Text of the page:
(This is Part 2 of 5 in a series on horror movies.  If you haven’t already, please read about The Supernatural, For the Disturbed as well as the series introduction.)

Growing up in the era of the Slasher was a great experience for someone who fell in love with horror movies so young. I remember cuddling up to a blanket on the cold basement floor as I watched the unstoppable Michael Myers do his thing.

But let me back up a little bit – what exactly is a slasher?  Typically, a slasher is a a movie where the victims (usually women in the 80s and 90s) are killed by knives or other sharp weapons in a sequential fashion. They don’t necessarily need to be gory, or even have a large body count. Later movies like Scream (1996) played with the rules of slashers (even recounting some of them in the movie itself), but the idea of sequential victims usually stays strong.

Considering the above definition, two of the first slashers would have to be Alfred Hitchcock’s Psycho and Michael Powell’s Peeping Tom, both released in 1960. The body count was low compared to later offerings, but the horror in both was definitely palpable. I see the shower scene in Psycho as the prototypical slasher murder scene. Oddly, I never saw Psycho as a kid as my parent’s thought it was too scary…

Black Christmas (1974)

Black Christmas (1974)

But what about modern day slashers? The first, in my mind, would be Black Christmas (1974). Although Halloween (1978) is more popular (with perhaps the most iconic horror movie icon), Black Christmas started the high body count, gruesome murder slasher trend that we’re still seeing to this day. The nice thing about Black Christmas as compared to Halloween is the former had imperfect characters that we can all relate to. Unlike most later slashers, the main character (the “final girl” trope) isn’t perfect as she drinks and even discusses having an abortion with her boyfriend. Another difference, Black Christmas never shows the killer. We have potential antagonists throughout, but we’re never quite told who the murderer is. This absolutely heightened the horror for me as a kid since it could be anybody around that corner or hiding in the attic.

I watched many slashers as a kid, every single Nightmare on Elm Street, Friday the 13th, Halloween and so forth. There’s no point explaining these movies in detail considering their cult status, though I must say that all of them have the sad habit of becoming ridiculously spoofy as their series’ goes on (except for Halloween III, which doesn’t even have Michael Myers – and even does the unthinkable by killing a young boy at the start of the film!). When I saw Roseanne Barr in Freddy’s Dead (1991),I think I nearly screamed with both joy and disgust (I was, and still am, a huge Roseanne fan).

I did want to mention one thing about all of their remakes though – I’ve noticed that each remake seems to focus (and almost idolizes) the killers rather than expand and give the victims/main characters depth. It’s an unfortunate trend that I hope ends soon. It’s not that I don’t want to know more about Freddy or Jason, but if I don’t empathize with (and feel scared for) the victims, then I consider the movie boring and a slog to get through.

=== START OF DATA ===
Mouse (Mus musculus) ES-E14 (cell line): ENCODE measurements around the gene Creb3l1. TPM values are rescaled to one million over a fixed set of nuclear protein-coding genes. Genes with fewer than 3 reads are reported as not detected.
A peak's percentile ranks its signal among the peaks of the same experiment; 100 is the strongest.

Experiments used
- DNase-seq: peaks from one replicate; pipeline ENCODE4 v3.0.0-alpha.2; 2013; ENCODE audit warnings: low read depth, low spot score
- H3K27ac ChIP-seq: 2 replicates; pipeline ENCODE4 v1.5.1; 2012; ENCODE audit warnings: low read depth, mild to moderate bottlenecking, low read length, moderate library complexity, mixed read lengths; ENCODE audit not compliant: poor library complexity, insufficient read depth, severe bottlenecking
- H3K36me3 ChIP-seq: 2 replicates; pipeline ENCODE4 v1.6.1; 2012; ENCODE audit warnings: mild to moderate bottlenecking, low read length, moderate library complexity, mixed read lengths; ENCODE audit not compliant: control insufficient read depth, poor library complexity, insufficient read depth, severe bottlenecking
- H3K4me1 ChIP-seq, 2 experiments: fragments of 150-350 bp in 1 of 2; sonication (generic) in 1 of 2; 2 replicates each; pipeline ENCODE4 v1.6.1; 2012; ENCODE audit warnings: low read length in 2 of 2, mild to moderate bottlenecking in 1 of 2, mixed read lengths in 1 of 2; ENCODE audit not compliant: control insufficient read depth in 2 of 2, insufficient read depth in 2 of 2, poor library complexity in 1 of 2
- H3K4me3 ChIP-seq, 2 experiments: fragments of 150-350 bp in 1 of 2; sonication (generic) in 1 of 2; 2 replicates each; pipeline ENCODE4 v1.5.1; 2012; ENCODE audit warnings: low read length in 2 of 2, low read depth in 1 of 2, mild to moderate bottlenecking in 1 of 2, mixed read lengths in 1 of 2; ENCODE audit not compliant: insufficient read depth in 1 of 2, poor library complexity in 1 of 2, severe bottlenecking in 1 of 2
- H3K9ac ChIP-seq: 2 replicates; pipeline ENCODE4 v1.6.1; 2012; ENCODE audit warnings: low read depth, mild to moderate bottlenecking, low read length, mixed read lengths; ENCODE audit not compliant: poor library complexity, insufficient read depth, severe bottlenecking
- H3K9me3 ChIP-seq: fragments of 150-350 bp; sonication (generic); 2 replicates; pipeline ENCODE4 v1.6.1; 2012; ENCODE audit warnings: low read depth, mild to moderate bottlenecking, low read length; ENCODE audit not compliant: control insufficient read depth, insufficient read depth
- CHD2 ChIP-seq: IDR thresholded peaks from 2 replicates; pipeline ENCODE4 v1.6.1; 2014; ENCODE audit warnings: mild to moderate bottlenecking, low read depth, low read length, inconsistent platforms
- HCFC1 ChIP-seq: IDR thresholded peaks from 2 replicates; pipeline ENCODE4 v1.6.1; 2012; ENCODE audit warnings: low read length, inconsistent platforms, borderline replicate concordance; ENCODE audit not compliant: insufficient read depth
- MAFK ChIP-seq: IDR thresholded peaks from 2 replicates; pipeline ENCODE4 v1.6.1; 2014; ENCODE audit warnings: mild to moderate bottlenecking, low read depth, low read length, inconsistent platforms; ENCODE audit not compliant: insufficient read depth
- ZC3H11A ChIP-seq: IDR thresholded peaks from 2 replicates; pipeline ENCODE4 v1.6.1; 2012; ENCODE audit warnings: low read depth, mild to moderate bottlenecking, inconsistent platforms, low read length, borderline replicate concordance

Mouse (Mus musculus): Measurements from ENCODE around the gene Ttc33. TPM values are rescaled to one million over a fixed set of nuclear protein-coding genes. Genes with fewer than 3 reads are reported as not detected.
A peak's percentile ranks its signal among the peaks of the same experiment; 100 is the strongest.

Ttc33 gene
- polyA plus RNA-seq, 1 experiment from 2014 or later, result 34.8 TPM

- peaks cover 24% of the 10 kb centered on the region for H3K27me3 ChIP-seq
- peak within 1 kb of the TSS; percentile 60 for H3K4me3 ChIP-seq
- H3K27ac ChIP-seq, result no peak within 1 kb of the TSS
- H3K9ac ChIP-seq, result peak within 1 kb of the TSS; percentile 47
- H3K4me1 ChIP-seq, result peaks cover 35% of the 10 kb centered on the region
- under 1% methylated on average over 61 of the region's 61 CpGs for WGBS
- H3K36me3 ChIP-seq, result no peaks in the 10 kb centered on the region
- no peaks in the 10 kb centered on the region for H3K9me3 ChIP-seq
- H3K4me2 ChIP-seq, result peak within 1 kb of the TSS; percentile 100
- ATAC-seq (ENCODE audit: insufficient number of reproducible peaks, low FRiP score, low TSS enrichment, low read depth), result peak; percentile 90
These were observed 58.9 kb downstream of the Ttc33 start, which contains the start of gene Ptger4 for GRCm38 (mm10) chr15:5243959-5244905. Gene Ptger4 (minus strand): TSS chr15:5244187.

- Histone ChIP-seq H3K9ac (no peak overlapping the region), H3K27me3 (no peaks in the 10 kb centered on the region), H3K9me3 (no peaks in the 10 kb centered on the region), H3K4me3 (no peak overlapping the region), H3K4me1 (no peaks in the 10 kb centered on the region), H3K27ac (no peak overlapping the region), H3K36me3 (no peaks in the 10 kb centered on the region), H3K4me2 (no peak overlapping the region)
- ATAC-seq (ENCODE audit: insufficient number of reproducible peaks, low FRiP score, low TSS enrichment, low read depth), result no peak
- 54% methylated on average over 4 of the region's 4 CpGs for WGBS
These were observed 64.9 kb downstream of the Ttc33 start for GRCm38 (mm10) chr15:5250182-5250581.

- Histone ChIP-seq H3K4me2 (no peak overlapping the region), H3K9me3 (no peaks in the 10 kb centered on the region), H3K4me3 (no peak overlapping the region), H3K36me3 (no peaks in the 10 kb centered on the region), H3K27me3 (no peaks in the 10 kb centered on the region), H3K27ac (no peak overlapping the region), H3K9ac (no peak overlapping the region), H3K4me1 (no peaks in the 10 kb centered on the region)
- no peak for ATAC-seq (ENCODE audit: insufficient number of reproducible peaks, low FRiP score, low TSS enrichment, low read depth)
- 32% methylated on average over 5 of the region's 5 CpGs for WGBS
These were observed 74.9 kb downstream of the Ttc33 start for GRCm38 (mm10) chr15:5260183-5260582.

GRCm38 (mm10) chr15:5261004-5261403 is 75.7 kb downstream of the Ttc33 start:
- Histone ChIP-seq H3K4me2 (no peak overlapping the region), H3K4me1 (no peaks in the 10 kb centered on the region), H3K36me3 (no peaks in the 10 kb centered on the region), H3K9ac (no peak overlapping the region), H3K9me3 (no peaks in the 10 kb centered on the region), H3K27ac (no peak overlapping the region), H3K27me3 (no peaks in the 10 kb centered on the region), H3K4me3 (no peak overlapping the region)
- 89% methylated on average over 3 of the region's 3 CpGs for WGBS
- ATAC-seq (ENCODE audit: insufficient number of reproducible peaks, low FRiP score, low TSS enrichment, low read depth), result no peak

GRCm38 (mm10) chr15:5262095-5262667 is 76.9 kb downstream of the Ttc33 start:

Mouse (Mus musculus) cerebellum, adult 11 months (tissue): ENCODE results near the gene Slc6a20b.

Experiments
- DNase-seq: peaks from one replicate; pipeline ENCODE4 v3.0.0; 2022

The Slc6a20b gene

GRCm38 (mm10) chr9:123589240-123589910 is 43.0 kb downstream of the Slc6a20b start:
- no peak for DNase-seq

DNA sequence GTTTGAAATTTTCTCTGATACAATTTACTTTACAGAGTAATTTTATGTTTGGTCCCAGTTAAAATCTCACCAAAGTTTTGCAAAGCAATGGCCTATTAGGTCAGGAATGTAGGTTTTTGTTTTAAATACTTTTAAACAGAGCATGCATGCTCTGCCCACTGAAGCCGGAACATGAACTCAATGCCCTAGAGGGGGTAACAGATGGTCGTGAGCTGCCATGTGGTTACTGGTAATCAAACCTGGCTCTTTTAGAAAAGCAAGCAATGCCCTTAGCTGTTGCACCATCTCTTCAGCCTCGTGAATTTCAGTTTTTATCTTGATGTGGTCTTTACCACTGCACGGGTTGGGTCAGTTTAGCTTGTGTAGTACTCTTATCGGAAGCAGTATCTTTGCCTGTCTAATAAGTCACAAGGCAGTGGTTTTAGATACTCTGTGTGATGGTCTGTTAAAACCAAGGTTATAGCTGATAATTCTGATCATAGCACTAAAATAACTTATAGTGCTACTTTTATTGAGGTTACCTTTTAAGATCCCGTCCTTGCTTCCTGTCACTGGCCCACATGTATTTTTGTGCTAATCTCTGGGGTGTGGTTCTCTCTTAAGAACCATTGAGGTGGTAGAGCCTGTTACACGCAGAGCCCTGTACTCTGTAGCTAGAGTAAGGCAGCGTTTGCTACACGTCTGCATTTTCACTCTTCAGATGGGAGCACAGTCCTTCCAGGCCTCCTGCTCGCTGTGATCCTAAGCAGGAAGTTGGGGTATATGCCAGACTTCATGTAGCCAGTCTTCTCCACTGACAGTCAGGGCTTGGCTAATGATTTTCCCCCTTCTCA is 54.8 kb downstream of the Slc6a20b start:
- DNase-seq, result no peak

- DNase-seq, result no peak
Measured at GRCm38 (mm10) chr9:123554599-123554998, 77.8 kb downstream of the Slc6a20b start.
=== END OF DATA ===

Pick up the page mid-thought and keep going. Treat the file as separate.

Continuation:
April Fool's Day (1986)

April Fool’s Day (1986)

I can’t ignore some of the sub genres of slasher horror. One such subgenre would be the holiday horrors – Leprechaun (1983), Silent Night, Deadly Night (1984) and April Fool’s Day (1986) are great early examples of these (although Warwick Davis is awesome, Leprechaun is the weakest of the three).  Another subgenre I love is science fiction. There aren’t that many to choose from, but Hardware (1990) might be the most important slasher of my childhood. Yes, I absolutely love the above movies, but for some reason, a low budget post apocalyptic movie about a Biblically-named robot built to cull the bloated human population hit me. Ask MegaMommy – I still sing the ending song to this day (Public Image Ltd.’s The Order of Death). Actually, if I’m being truthful, the music in that movie absolutely terrifies me… in a good way.

Speaking of music, it feels to me that the music in many of these movies affected me a lot more than the movies themselves. I’m not sure if I was typically drawn more to aural experiences as a child as opposed to visual (that’s Psychology 101, folks!), but the theme songs in Halloween and Nightmare on Elm Street (along with Hardware) make my skin crawl and heart flicker when they play.  (Not as bad as another movie I’ll talk about in a later posting, though).

There is still one slasher from my childhood that I’m trying to find, a rosebud, if you will. A movie where psychotic killers are murdering people in a theatre. One of the murderers is covered in boogers (at least, that’s what my child-mind thought it was?). I’m guessing it’s an amalgam of movies — perhaps Stagefright (1987) and the Canadian film Curtains (1983).  I guess I’ll just have to keep watching old horror movies until I find it (oh no…).

Hardware (1990)

Hardware (1990)